Shall we be prepared to take the same attitude to the arts of peace as to the arts of war? I see no reason why we should not sacrifice our convenience and our individual standard of living just as readily for the building of great public works as for a building of ships and tanks–but when the stimulus of fear and anger is removed, shall we be prepared to do any such thing? Or shall we go back to that civilization of greed and waste which we dignify by the name of a “high standard of living.”

Interestingly, in a later essay, she argues against raising taxes because it drives out of people the desire to do charitable works out of love and gratitude. I’ve seen that argument before, and I never know what to do with it because you only have to look around to see that people who have extra money to give aren’t giving it. (And I’m pointing that finger at myself, too, as I certainly don’t give as much as I probably could.)

There were a few other arguments that Sayers made that struck me as idealistic and hard to swallow. In her essay on work, for example, she talks about how everyone should be doing work that they value for itself, not because it earns them money. As much as I love this idea, is it even practical? There’s some work that simply needs to be done but that few people are going to have a passion for. And there are certain kinds of jobs that tons of people are going to want to do–far more people than can reasonably be paid to do it. Certainly, whatever job we do, we should do to a high standard, and any job done well is worthy of esteem. Our culture is all kinds of messed up in regards to what kinds of work are considered “worthy.” These points are crucial to her argument–and I agree with these points! Still, I can’t get past the reality that some work will only get done if people are paid to do it and then given enough time outside their work to pursue other hobbies and passions. I don’t know. This argument always gets on my nerves.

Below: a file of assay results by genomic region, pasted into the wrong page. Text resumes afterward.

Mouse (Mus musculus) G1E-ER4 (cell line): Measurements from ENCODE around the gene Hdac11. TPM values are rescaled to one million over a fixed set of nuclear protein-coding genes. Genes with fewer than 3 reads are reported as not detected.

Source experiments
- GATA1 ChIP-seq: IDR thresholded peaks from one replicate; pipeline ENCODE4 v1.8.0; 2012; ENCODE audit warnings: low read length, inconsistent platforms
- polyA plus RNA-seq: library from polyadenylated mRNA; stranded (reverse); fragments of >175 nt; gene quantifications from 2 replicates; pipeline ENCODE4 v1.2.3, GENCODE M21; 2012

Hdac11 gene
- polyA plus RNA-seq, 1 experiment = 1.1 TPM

Another point that got on my nerves involved her argument that it was bad theology that made Germany such a menace in her time. To which I say, yes, there was nothing Christian about the government of Nazi Germany, and if Germany’s leaders had been more like Christ, the war wouldn’t have happened. But plenty of nations that aren’t predominantly Christian manage to avoid genocide. Part of the problem here is that Sayers was writing to a predominantly Christian audience and might not have taken other peaceful religions into account.

I was also a little bothered that when she discussed the problem of evil, she answered the age-old question about why God didn’t smite a dictator dead with the point that we all do repellent things that deserve punishment from God. Which I agree with! It’s Lent! The season of sackcloth and ashes! I used to make this same argument myself, but I find that I cannot abide it anymore because as wounding and damaging as some of my actions may be, I’m not going out and slaughtering people. I’m not asking for a cookie for that. Believe me. But that argument is a bad one, and I wish she hadn’t used it. She makes better arguments when she gets into how God made us free to act even when our acts are evil and how God is involved in our suffering and can transform great evil into great good.